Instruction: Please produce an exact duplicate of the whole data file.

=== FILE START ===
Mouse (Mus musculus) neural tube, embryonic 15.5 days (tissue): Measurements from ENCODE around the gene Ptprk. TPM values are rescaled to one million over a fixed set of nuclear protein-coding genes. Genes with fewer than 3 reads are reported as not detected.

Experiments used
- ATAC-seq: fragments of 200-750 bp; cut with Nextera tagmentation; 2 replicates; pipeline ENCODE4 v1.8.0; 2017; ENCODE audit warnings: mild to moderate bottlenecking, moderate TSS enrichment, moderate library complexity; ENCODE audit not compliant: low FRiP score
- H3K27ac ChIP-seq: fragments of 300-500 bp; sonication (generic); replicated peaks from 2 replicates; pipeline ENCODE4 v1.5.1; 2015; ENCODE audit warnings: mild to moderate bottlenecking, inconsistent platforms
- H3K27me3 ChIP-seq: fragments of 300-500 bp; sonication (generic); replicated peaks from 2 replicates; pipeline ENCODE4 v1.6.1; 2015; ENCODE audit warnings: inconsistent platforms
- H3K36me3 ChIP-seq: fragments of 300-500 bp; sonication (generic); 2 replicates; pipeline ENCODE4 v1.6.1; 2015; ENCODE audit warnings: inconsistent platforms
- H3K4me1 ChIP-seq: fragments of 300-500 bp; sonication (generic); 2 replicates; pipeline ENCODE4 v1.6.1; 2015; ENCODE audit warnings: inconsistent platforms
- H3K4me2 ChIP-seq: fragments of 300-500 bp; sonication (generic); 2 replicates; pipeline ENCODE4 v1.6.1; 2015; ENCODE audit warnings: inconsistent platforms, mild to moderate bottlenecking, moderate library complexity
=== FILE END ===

Mouse (Mus musculus) neural tube, embryonic 15.5 days (tissue): Measurements from ENCODE around the gene Ptprk. TPM values are rescaled to one million over a fixed set of nuclear protein-coding genes. Genes with fewer than 3 reads are reported as not detected.

Experiments used
- ATAC-seq: fragments of 200-750 bp; cut with Nextera tagmentation; 2 replicates; pipeline ENCODE4 v1.8.0; 2017; ENCODE audit warnings: mild to moderate bottlenecking, moderate TSS enrichment, moderate library complexity; ENCODE audit not compliant: low FRiP score
- H3K27ac ChIP-seq: fragments of 300-500 bp; sonication (generic); replicated peaks from 2 replicates; pipeline ENCODE4 v1.5.1; 2015; ENCODE audit warnings: mild to moderate bottlenecking, inconsistent platforms
- H3K27me3 ChIP-seq: fragments of 300-500 bp; sonication (generic); replicated peaks from 2 replicates; pipeline ENCODE4 v1.6.1; 2015; ENCODE audit warnings: inconsistent platforms
- H3K36me3 ChIP-seq: fragments of 300-500 bp; sonication (generic); 2 replicates; pipeline ENCODE4 v1.6.1; 2015; ENCODE audit warnings: inconsistent platforms
- H3K4me1 ChIP-seq: fragments of 300-500 bp; sonication (generic); 2 replicates; pipeline ENCODE4 v1.6.1; 2015; ENCODE audit warnings: inconsistent platforms
- H3K4me2 ChIP-seq: fragments of 300-500 bp; sonication (generic); 2 replicates; pipeline ENCODE4 v1.6.1; 2015; ENCODE audit warnings: inconsistent platforms, mild to moderate bottlenecking, moderate library complexity